Perhaps the most notorious hijacker in the world is a man who went by the name of D.B. Cooper. He hijacked a Northwest Airlines Boeing 727 on 24 November 1971, and despite an extensive investigation was never found.

The way he managed to escape has become a bit of a legend. It also resulted in Boeing having to change the design of their Boeing 727 aircraft to prevent it happening again.

The Hijack

Northwest Airlines flight 305 was a short sector from Portland to Seattle. D.B. Cooper handed a note to a flight attendant and showed her a bomb that he had. Once this was communicated to the flight deck, they radioed ahead and the ransom demand of $200,000 in cash, four parachutes and refueling of the aircraft was agreed to.

Once the passengers disembarked, five people remained on board, comprising of the three pilots, one flight attendant and the hijacker. Next, the plane was refueled and headed for Mexico, with a planned fuel stop in Reno, Nevada.

The Hijacker Escapes!

Mr. Cooper asked the pilots to fly the aircraft at 10,000 feet with flaps and landing gear deployed. He also asked that they fly at the minimum airspeed required to stay in the air, with the cabin unpressurised.

During the flight to Reno, with all the crew locked in the cockpit, the hijacker deployed the rear airstairs and jumped from the aircraft around 8:13pm. Despite being shadowed by military jets, no-one saw him jump. The man was never seen again.

Boeing Change The Boeing 727 Design

In 1972, the Federal Aviation Administration mandated that aircraft with rear airstairs be fitted with a device to prevent the stairs being opened inflight. This came to be known as a Cooper Vane.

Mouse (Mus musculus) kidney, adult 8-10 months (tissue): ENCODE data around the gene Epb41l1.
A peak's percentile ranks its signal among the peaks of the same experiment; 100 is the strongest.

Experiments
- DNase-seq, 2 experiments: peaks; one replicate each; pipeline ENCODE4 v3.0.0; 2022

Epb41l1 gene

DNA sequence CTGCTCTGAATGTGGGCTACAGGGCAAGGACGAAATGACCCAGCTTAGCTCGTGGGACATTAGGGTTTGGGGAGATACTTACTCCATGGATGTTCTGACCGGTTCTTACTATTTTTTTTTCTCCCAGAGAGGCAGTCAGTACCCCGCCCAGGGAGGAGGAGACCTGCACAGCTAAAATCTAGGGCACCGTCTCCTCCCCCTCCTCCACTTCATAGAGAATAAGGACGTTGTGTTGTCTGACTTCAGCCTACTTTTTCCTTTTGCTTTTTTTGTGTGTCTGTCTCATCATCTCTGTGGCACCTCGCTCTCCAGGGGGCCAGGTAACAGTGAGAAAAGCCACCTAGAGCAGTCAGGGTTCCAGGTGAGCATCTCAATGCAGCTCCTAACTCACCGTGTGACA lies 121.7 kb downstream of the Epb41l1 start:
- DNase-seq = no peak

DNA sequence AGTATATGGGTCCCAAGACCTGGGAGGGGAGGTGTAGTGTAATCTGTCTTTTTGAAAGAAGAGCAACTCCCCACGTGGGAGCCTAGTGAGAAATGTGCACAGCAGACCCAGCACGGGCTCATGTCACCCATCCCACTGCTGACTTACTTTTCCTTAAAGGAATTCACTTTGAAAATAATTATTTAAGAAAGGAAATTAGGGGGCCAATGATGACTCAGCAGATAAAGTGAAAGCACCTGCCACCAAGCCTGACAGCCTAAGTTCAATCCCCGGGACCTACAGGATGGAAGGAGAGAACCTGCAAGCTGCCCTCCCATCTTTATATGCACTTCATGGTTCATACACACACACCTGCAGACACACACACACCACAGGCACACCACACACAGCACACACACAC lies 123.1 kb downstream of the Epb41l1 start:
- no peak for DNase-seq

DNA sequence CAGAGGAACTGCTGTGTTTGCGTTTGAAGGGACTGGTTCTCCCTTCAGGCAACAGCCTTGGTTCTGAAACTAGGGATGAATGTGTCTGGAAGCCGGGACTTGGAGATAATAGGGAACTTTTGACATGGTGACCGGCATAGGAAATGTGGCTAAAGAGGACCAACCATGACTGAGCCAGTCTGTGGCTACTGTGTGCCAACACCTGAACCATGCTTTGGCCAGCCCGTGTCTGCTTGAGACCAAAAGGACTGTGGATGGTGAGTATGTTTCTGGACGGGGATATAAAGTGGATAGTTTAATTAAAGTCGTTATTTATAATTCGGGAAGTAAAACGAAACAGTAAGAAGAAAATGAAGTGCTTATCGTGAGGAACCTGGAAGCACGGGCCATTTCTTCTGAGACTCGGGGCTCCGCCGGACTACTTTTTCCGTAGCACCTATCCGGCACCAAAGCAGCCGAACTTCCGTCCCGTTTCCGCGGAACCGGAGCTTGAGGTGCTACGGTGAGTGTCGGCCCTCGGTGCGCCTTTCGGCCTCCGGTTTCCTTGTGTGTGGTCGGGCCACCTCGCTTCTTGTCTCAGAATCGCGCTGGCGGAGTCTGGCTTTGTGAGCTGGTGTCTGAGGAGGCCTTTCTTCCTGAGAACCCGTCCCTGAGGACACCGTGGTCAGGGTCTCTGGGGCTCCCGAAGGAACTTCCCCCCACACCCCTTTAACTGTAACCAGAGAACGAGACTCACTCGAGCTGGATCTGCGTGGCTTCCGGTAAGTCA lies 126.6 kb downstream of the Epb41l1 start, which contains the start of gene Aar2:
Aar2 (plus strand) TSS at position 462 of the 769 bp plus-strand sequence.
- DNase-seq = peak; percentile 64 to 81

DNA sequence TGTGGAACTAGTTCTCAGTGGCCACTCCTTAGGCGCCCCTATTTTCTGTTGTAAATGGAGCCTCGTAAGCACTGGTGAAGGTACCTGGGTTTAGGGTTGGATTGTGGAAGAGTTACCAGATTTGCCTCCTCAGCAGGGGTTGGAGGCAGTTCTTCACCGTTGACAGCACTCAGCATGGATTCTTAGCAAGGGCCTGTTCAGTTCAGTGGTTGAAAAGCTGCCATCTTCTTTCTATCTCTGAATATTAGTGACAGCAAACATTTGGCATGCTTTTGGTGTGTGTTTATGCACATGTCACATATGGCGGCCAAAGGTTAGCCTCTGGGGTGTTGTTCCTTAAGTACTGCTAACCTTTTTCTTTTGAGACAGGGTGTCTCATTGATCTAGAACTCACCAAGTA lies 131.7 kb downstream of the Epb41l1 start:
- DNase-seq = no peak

During flight, the airflow moves the vane so that its plate moves under the stairway, stopping it from being able to be lowered. On the ground, without the air moving over it, it moves back out of the way. Both the Boeing 727 and Douglas DC-9 had these devices fitted.

D.B. Cooper Pops Up In Breaking Bad

One of the funniest characters in Breaking Bad is Saul Goodman. In one episode, Walter White enters Saul’s office and wittily the lawyer proclaims, “Should I call the FBI and tell them I’ve found D.B. Cooper?”

As someone who knows the story about the elusive hijacker and how he is supposed to look, I found this to be terribly funny. The reference is so out of left field that it really tickled my funny bone!

Overall Thoughts

Some of the ransom money was discovered by a boy at the Columbia River in 1980, but no trace of the rest of the money or the hijacker was ever found. The FBI never found the man or uncovered his real identity, as he purchased the flight ticket at the airport with cash before boarding.

Whether he landed successfully or not, nobody knows. None of the cash went into circulation, so speculation remains to this day. It is one of those mysteries that may never be solved.

Did you know that Boeing had to change the design of the 727 due to a hijacker? Do you remember the story? Thank you for reading and if you have any comments or questions, please leave them below.

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Featured image via Yesterday’s Airlines.
DB Cooper sketches via The New York Times.
Boeing 727 Airstairs image via Flickr.
Cooper Vane by Tank67 via Wikimedia Commons.
Breaking Bad still via Yarn.